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Wheeling High School Mid-Suburban East
Wheeling's Isaac Branch runs the ball against Palatine.
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Sept. 12, 2014 Wheeling's Isaac Branch runs the ball against Palatine. Mark Welsh caption -
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Prospect’s Grant DePalma (40), here making an impact for Western Michigan in a game against Central Michigan.
Submitted photo
When it comes to perseverance, Prospect’s DePalma is truly gifted
Updated Dec 17, 2015 4:58 PM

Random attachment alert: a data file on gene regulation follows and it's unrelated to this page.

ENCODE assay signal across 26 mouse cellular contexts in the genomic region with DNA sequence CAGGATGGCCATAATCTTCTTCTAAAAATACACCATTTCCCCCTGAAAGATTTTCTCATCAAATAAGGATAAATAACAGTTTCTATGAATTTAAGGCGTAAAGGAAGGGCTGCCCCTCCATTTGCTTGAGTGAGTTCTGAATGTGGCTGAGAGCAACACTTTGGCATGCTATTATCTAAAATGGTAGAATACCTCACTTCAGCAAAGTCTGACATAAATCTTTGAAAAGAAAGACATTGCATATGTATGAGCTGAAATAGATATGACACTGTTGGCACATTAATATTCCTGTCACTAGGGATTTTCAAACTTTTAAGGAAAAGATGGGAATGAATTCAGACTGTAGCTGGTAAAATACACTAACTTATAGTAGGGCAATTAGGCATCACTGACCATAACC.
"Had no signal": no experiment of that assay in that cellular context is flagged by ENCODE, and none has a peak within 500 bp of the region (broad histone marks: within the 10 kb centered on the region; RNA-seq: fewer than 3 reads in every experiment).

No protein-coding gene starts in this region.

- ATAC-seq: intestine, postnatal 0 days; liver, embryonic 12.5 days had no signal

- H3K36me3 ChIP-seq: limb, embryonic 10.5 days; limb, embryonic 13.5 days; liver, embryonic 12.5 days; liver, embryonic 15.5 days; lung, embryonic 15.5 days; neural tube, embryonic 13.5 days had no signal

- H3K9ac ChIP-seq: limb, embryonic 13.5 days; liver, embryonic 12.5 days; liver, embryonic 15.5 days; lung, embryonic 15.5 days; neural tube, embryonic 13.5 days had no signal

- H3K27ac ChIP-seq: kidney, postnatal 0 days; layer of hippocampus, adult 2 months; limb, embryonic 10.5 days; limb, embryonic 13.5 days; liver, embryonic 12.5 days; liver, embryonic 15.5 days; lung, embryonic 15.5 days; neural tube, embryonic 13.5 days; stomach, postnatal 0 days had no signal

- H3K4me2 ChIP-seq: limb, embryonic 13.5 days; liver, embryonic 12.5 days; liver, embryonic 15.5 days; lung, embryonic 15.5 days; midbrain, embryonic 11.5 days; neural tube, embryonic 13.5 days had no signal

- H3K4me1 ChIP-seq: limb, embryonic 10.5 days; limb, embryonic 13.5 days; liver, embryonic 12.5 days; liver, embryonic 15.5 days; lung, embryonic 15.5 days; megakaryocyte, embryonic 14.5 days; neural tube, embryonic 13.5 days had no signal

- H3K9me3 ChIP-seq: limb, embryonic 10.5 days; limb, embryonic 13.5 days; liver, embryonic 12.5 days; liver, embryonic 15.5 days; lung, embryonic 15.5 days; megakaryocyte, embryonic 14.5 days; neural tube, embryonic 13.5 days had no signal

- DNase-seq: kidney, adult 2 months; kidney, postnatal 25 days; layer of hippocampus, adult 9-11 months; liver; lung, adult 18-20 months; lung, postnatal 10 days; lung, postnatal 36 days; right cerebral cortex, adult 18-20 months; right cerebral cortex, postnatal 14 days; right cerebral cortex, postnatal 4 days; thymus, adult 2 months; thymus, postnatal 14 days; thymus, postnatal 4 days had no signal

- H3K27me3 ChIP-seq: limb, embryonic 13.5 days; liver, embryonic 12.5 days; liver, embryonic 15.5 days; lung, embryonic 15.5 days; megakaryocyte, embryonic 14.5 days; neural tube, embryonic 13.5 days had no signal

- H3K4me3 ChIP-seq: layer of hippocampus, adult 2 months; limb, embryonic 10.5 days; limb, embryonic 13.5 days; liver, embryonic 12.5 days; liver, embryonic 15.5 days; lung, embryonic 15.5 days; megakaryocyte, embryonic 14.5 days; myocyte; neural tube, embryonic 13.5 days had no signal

A lot of kids currently dreaming of playing high-level college sports ultimately realize they may not possess all of the necessary athletic gifts to make it happen.But it was Santa Claus himself who delivered one of the best Christmas gifts Grant DePalma ever received.DePalma was the epitome of the Prospect football program’s success in the first decade of the 21st century. An all-area linebacker who was long on heart and smarts. But at 5-feet-9, he was literally short on the measureables that attract rave reviews from big-time recruiting analysts and the constant attention of Division I powerhouses.Yet, just one year ago, DePalma was sitting in a meeting room at Western Michigan University with the football team when Santa Claus (played by graduate assistant coach D.J. Pirkle) entered with a gift. He gave it to linebacker Austin Lewis, who unwrapped it and announced, “It’s a scholarship for Grant DePalma.”The room erupted and players engulfed and then lifted the still 5-9 but now 218-pound DePalma on their shoulders in celebration. That was followed by a heartfelt speech from head coach P.J. Fleck on how DePalma’s leap of faith to try out for the Broncos paid huge dividends for the football program and himself.“I knew it was coming, but I didn’t know when or how,” DePalma said of the scholarship after he started as a junior walk-on middle linebacker. “I had no idea.“The biggest part of the experience was how excited the rest of my teammates got. Understanding how much I meant to the team and feeling all of that emotion.”For the second straight year, DePalma will start in a postseason game when Western Michigan faces Middle Tennessee in the Bahamas Bowl in Nassau on Christmas Eve (11 a.m. Chicago time on ESPN). A gnawing feeling he had helped him drive a program into the history books with its first back-to-back bowl trips and a share of its first Mid-American Conference West Division title since 2000.Great start, greater aspirationsGrant DePalma was a two-time Daily Herald All-Area pick for Prospect teams that reached the second round of the state playoffs. He also played basketball and was an excellent student who wanted to study engineering.He said he looked a lot of Ivy League schools. He considered Drake, a non-scholarship Division I school, but it didn’t have an engineering program.So, DePalma ended up at Division III Rose-Hulman, one of the country’s top engineering schools in Terre Haute, Ind. He knew he would get to play right away and he started as a freshman. As a sophomore in 2012 he was the team MVP and a first-team all-conference pick with 100 tackles and 14½ stops for loss.But after a pair of 5-5 seasons, DePalma believed there was something bigger and better out there for him.“Obviously I love football more than anything and I love playing,” DePalma said. “After proving to myself I could play as well as I did, I knew I could play Division I football.“(Rose-Hulman) wasn’t as serious as I needed it to be. I had connections in Chicago for a job and they have a great engineering program here at Western Michigan, so I took a chance and believed in myself I could do it.”DePalma believed he could do it coming out of Prospect. But his size was a deterrent at a level that is truly serious business.Early in his sophomore season he knew he could make the jump. Former Prospect coach Brent Pearlman, now at Wheeling, helped a lot by making calls.DePalma eventually decided on rebuilding Western Michigan. He had to go through a one-day walk-on tryout with about 20 players there and found out the next day he got a scout-team slot while he redshirted.“Just getting an opportunity was my main focus at that point,” DePalma said of sitting out his first year at Western Michigan.
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